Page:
broken threads on the machine. Problems ironed out, eventually
Cartwright's power looms performed well.
But he was no businessman and was eventually declared bankrupt.
Disappointed but not disheartened, Cartwright turned to new
projects - between 1790 and 1797 he took out patents for a wool-combing
machine and an alcohol engine. In 1799 four hundred of Cartwright's
power looms we purchased by a Manchester company; despite the
factory burning to the ground, probably as a result of arson
carried out by Luddite workers who feared losing their jobs,
the power loom had arrived, and was to be instrumental in the
rise of Manchester as a major textile producing City.
Other local manufacturers were dissuaded for a time from buying
Cartwright's machines, but in the fullness of time their advantages
were self-evident and the power loom was here to stay.
By the early 19th century, most factories in the region were
using a modified version of Cartwright's power loom, despite
the patent on his invention, and he applied to Parliament for
compensation. MPs such as future Prime Minister and local Bury
mill-owner, Sir Robert Peel,
had already made a great deal of money from the modified power
loom, and there was general support for Cartwright's claim.
In 1809 Parliament granted Cartwright the sum of £10,000 in
compensation for his loss of earnings through theft of his idea.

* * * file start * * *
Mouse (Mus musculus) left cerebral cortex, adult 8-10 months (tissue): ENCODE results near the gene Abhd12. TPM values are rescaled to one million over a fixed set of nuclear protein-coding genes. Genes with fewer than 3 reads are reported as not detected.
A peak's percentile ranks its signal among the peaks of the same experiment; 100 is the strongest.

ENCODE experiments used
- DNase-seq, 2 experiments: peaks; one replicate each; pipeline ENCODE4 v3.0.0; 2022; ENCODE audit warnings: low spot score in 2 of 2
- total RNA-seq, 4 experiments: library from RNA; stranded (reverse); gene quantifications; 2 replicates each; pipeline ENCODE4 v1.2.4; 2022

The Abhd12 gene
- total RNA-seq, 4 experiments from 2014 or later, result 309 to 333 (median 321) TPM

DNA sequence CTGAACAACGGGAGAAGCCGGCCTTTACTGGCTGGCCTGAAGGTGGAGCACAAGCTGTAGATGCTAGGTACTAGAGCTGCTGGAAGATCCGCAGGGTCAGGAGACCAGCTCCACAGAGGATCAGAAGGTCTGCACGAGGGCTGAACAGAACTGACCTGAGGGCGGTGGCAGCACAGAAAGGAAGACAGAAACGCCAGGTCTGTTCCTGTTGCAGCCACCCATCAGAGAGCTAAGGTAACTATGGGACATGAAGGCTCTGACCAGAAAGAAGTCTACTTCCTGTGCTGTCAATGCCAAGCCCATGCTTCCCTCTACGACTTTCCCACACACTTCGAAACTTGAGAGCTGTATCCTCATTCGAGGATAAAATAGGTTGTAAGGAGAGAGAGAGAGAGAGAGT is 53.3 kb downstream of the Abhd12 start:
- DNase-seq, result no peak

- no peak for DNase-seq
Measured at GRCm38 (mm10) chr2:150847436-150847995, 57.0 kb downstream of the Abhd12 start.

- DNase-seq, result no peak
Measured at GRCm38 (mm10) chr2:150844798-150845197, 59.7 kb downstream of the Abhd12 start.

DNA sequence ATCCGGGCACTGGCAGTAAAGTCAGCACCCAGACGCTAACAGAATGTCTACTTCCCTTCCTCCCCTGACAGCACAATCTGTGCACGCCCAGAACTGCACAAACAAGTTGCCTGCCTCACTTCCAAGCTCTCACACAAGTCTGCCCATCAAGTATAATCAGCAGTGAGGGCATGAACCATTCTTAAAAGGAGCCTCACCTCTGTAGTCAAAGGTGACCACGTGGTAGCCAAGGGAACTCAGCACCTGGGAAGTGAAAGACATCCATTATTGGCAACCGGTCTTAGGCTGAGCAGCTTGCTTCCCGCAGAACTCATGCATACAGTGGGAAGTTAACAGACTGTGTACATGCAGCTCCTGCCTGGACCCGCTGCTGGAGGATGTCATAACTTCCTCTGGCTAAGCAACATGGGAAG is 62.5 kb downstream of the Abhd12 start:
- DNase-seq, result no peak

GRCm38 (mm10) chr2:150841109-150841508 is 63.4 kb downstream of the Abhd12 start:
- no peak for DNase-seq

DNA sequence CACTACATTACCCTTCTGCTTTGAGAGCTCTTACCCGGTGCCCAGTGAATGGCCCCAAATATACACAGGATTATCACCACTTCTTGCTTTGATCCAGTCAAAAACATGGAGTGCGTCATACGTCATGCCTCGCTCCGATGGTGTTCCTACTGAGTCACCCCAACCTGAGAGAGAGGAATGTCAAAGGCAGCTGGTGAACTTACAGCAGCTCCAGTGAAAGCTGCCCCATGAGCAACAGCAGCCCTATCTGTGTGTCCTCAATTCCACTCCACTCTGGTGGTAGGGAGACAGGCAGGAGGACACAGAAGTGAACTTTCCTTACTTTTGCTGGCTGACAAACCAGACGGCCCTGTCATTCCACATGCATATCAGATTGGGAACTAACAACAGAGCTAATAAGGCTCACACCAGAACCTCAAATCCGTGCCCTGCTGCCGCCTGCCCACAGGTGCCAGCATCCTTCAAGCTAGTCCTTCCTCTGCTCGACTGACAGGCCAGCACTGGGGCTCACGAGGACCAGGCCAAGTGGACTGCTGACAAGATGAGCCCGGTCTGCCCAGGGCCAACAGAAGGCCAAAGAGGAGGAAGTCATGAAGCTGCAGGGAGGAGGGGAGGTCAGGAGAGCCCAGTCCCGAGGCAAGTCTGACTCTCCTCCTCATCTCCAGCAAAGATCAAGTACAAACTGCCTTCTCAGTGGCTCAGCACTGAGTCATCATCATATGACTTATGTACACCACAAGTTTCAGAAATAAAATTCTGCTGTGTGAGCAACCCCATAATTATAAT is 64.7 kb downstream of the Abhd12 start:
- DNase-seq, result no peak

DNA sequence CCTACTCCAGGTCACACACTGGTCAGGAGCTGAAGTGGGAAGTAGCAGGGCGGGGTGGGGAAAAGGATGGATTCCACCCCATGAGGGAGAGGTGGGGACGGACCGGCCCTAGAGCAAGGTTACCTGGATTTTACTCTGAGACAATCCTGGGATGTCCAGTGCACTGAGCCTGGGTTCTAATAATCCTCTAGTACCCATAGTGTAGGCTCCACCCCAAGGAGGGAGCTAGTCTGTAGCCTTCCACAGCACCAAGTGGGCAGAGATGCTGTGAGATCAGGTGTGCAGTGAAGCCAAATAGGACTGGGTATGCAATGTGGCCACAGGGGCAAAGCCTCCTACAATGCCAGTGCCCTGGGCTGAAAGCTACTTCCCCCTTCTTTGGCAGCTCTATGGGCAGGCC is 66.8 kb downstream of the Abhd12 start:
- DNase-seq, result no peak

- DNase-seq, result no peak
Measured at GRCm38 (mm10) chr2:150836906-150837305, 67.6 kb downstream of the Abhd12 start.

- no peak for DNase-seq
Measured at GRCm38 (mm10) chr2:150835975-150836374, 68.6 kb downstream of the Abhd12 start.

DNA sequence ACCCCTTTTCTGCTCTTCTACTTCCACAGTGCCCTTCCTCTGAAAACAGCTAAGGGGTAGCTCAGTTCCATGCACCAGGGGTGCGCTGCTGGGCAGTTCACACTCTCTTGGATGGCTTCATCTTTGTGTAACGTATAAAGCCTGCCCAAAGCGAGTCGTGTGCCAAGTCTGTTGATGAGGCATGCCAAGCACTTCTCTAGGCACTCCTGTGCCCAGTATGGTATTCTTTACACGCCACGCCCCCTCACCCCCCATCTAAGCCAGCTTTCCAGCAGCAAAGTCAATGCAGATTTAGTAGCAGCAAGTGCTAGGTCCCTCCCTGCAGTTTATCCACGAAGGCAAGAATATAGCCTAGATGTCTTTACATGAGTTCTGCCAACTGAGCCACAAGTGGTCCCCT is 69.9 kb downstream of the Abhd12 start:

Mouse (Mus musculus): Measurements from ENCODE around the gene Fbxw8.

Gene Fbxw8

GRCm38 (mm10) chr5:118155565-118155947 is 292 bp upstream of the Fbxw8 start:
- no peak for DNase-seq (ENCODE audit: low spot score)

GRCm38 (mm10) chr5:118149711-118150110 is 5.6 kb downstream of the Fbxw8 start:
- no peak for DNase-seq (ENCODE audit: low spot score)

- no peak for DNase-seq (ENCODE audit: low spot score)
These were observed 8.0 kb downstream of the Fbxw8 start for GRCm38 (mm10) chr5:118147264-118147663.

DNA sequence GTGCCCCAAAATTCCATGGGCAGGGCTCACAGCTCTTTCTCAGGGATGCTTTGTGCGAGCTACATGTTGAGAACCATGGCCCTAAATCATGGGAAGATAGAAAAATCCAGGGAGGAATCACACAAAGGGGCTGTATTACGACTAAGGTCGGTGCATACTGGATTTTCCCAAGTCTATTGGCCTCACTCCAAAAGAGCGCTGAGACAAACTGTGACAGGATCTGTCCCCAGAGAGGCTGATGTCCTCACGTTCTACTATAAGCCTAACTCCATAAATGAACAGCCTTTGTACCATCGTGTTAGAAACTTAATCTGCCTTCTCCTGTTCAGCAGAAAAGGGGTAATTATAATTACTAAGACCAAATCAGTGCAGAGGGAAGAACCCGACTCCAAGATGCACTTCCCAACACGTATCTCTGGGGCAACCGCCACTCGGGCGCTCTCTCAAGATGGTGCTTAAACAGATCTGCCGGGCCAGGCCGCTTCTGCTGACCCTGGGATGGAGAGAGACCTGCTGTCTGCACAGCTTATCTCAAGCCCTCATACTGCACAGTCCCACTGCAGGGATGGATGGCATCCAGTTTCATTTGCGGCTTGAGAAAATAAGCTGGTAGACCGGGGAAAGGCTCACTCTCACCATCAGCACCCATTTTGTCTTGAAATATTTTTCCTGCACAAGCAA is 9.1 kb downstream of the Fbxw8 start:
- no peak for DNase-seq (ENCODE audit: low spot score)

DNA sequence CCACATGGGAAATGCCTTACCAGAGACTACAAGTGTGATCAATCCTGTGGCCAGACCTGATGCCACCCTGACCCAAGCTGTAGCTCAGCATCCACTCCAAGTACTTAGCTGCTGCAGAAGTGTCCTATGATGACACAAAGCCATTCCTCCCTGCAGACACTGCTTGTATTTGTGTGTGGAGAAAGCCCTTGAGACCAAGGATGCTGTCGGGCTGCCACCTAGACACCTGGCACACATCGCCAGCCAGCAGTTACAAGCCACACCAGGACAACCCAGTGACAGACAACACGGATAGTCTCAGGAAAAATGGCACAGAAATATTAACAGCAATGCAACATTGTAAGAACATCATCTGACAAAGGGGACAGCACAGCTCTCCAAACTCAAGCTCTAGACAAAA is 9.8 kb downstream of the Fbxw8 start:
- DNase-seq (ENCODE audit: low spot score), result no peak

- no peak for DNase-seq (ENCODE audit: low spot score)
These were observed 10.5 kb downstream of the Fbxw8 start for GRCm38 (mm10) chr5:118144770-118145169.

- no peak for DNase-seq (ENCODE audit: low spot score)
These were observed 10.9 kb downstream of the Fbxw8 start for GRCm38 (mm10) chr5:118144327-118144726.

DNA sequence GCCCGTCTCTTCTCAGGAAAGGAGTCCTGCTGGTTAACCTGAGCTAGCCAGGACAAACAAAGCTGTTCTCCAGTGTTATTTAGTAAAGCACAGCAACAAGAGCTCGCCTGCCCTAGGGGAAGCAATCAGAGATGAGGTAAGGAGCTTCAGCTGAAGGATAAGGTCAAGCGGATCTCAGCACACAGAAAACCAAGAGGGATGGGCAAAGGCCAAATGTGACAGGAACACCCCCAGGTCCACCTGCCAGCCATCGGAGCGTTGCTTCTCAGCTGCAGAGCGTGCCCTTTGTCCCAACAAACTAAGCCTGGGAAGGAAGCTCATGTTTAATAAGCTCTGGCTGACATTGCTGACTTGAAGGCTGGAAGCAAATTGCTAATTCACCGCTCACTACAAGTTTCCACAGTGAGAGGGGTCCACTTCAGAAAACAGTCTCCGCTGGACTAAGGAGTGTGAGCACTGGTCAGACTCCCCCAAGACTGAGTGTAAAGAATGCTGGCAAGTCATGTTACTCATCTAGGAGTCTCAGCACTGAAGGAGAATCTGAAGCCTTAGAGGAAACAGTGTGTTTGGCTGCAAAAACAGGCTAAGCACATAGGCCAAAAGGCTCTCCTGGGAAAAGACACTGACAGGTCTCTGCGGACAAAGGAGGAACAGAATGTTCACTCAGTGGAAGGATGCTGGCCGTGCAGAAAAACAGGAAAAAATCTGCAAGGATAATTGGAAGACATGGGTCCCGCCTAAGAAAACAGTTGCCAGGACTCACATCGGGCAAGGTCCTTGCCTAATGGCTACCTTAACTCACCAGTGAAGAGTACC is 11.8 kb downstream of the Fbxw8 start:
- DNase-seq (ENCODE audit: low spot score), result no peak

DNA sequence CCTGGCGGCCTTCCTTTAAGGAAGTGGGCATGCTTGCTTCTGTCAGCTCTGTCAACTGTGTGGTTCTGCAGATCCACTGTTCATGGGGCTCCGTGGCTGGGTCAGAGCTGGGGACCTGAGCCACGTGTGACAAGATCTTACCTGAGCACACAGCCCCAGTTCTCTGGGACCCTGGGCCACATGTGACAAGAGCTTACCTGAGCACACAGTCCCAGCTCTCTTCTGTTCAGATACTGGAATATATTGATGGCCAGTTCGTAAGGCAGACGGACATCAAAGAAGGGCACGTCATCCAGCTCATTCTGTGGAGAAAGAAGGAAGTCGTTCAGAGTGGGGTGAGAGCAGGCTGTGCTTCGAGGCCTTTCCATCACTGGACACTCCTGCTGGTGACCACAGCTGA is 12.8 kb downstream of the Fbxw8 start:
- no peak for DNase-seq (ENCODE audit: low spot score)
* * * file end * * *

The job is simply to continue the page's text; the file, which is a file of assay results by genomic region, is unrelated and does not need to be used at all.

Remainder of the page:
He went on to retire to a farm in Kent where he died in 1823.
Charles Macintosh was born in 1766 in Scotland. By 1777 his
father had set up a factory in Dennistoun to manufacture a material
called "cudbear", a violet-red dying powder.
From the outset, Macintosh inherited a strong interest in chemistry.
In his middle age, in 1818, he discovered how to produce dissolved
India rubber from coal gas. By joining two sheets of fabric
together with this new rubber solution, he had invented a new
material that was waterproof.
In the 1820s Macintosh had gone into partnership with Hugh
Birley, a cotton manufacturer from Manchester. During this
time he had developed his revolutionary waterproof material
and later went into business with Thomas Hancock. By 1824, with
Hancock, he had resolved all outstanding problems and to develop
a viable manufacturing process for the production of waterproofed